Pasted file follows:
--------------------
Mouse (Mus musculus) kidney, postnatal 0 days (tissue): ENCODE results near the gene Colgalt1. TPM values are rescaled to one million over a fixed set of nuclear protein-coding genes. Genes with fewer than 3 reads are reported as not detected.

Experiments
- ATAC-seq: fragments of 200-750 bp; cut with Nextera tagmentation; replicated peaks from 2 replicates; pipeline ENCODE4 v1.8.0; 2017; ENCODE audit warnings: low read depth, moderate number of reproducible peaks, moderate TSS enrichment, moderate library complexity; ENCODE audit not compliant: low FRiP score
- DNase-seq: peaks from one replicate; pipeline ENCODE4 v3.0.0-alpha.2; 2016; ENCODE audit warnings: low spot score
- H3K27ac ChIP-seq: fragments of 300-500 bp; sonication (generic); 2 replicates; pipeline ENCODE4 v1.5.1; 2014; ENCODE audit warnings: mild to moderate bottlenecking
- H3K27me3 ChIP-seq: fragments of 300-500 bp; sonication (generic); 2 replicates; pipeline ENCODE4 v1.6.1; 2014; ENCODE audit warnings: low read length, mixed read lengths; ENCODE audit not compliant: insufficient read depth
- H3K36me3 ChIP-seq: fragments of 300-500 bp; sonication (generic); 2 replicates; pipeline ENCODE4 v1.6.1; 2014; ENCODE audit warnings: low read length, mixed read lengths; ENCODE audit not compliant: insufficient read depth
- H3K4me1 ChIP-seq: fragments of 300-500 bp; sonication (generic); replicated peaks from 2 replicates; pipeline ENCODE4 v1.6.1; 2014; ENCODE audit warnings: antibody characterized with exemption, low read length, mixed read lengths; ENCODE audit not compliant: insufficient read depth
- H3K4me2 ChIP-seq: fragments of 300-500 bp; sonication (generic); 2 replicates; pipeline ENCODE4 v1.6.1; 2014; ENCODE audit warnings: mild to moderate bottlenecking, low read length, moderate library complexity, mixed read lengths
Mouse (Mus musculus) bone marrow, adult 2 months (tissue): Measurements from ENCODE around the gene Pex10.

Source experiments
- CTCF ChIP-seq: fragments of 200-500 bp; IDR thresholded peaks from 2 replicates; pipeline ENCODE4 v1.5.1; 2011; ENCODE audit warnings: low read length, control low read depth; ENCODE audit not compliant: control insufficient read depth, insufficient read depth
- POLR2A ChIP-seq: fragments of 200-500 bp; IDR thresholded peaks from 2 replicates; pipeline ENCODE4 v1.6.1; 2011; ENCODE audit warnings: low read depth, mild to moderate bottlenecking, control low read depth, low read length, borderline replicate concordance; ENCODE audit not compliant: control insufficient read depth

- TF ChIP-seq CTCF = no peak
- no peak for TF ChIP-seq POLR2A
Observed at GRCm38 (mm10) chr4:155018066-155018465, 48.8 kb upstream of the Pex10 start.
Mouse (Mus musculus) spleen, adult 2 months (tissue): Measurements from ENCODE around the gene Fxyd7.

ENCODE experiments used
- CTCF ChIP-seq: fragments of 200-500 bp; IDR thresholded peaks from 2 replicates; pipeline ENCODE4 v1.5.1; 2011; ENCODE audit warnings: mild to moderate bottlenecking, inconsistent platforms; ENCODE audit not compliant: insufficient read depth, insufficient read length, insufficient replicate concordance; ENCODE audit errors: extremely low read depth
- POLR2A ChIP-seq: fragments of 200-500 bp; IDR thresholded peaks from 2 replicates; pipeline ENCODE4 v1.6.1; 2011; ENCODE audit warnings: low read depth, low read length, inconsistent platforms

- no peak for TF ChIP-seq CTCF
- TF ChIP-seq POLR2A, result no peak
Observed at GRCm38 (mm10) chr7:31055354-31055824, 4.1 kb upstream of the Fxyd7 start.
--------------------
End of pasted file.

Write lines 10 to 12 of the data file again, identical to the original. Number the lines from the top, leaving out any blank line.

Mouse (Mus musculus) bone marrow, adult 2 months (tissue): Measurements from ENCODE around the gene Pex10.

Source experiments
- CTCF ChIP-seq: fragments of 200-500 bp; IDR thresholded peaks from 2 replicates; pipeline ENCODE4 v1.5.1; 2011; ENCODE audit warnings: low read length, control low read depth; ENCODE audit not compliant: control insufficient read depth, insufficient read depth